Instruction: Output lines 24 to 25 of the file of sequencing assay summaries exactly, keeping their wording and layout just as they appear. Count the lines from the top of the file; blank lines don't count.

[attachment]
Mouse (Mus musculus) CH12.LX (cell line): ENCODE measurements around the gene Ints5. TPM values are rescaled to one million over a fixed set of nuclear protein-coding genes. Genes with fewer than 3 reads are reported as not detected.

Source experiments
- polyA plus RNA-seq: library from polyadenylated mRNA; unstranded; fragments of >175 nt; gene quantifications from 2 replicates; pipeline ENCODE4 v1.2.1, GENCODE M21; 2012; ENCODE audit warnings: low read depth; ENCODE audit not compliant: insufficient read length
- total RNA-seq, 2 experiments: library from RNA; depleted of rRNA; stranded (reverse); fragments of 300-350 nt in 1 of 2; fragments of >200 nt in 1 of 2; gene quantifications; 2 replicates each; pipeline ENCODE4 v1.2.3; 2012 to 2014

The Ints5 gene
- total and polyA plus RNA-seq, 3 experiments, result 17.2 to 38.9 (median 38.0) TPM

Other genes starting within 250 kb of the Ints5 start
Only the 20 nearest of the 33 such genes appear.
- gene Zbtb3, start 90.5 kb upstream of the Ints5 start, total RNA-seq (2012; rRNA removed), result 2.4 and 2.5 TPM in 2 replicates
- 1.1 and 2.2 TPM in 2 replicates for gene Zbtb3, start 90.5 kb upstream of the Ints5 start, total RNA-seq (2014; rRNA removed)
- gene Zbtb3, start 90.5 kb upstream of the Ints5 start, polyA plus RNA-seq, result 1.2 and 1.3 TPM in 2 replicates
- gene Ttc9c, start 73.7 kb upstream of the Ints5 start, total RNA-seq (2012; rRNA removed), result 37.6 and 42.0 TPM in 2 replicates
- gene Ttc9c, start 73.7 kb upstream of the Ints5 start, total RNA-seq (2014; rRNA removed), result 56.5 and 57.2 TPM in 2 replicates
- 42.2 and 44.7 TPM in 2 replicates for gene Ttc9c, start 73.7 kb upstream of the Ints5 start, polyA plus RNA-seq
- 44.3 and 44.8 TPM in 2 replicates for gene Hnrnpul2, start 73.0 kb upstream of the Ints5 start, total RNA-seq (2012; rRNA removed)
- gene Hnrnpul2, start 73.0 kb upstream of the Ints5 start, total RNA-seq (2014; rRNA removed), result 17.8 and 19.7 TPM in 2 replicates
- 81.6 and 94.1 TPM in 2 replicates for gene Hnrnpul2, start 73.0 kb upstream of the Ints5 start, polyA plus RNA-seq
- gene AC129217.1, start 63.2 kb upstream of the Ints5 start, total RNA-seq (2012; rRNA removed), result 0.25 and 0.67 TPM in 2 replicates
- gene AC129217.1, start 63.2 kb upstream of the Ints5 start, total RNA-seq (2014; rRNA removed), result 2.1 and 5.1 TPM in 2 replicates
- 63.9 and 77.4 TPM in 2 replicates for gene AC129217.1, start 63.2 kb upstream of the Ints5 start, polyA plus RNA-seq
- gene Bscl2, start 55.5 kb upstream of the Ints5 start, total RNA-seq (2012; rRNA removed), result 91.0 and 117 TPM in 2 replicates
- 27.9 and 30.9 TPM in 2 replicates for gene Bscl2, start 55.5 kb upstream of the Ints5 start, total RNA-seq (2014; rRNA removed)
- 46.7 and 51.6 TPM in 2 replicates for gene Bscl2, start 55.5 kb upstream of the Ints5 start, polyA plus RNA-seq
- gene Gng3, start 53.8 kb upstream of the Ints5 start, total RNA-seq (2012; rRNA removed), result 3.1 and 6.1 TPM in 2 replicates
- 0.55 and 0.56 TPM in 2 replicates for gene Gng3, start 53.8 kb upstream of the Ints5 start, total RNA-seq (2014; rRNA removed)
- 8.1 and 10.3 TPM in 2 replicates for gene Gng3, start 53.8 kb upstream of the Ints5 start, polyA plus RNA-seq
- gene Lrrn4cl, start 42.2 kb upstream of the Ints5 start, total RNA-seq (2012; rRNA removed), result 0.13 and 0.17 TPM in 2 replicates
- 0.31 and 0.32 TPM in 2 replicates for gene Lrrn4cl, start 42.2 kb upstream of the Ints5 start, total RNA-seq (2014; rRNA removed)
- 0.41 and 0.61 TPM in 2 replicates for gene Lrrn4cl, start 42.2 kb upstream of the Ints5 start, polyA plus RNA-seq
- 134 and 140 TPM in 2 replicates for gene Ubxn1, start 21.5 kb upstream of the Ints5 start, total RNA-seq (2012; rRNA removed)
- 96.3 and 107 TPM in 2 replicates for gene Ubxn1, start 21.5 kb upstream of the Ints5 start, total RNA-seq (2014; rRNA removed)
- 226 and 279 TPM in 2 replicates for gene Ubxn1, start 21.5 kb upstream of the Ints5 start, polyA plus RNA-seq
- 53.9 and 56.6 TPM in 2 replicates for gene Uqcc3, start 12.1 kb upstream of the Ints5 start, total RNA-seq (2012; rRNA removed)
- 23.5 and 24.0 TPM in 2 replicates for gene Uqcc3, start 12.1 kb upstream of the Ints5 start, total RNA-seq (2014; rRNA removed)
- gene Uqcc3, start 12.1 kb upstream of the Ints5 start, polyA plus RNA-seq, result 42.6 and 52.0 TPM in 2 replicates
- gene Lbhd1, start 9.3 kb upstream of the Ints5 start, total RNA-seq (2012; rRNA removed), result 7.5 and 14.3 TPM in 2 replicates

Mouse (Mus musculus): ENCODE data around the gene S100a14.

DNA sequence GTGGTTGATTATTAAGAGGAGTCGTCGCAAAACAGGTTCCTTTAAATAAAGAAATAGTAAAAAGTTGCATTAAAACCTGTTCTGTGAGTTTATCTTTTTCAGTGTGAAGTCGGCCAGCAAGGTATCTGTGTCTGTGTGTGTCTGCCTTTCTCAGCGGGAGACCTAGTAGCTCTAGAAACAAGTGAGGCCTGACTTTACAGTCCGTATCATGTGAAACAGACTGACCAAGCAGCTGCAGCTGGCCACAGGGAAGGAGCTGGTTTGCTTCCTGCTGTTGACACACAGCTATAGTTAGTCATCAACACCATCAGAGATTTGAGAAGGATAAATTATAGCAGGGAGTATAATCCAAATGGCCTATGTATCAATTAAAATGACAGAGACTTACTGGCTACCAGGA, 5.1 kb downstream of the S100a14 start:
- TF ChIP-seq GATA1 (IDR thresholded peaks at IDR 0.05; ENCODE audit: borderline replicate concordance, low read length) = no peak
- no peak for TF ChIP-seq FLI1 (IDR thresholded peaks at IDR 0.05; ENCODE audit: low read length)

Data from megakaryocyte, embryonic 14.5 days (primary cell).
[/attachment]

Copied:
- gene Gng3, start 53.8 kb upstream of the Ints5 start, total RNA-seq (2012; rRNA removed), result 3.1 and 6.1 TPM in 2 replicates
- 0.55 and 0.56 TPM in 2 replicates for gene Gng3, start 53.8 kb upstream of the Ints5 start, total RNA-seq (2014; rRNA removed)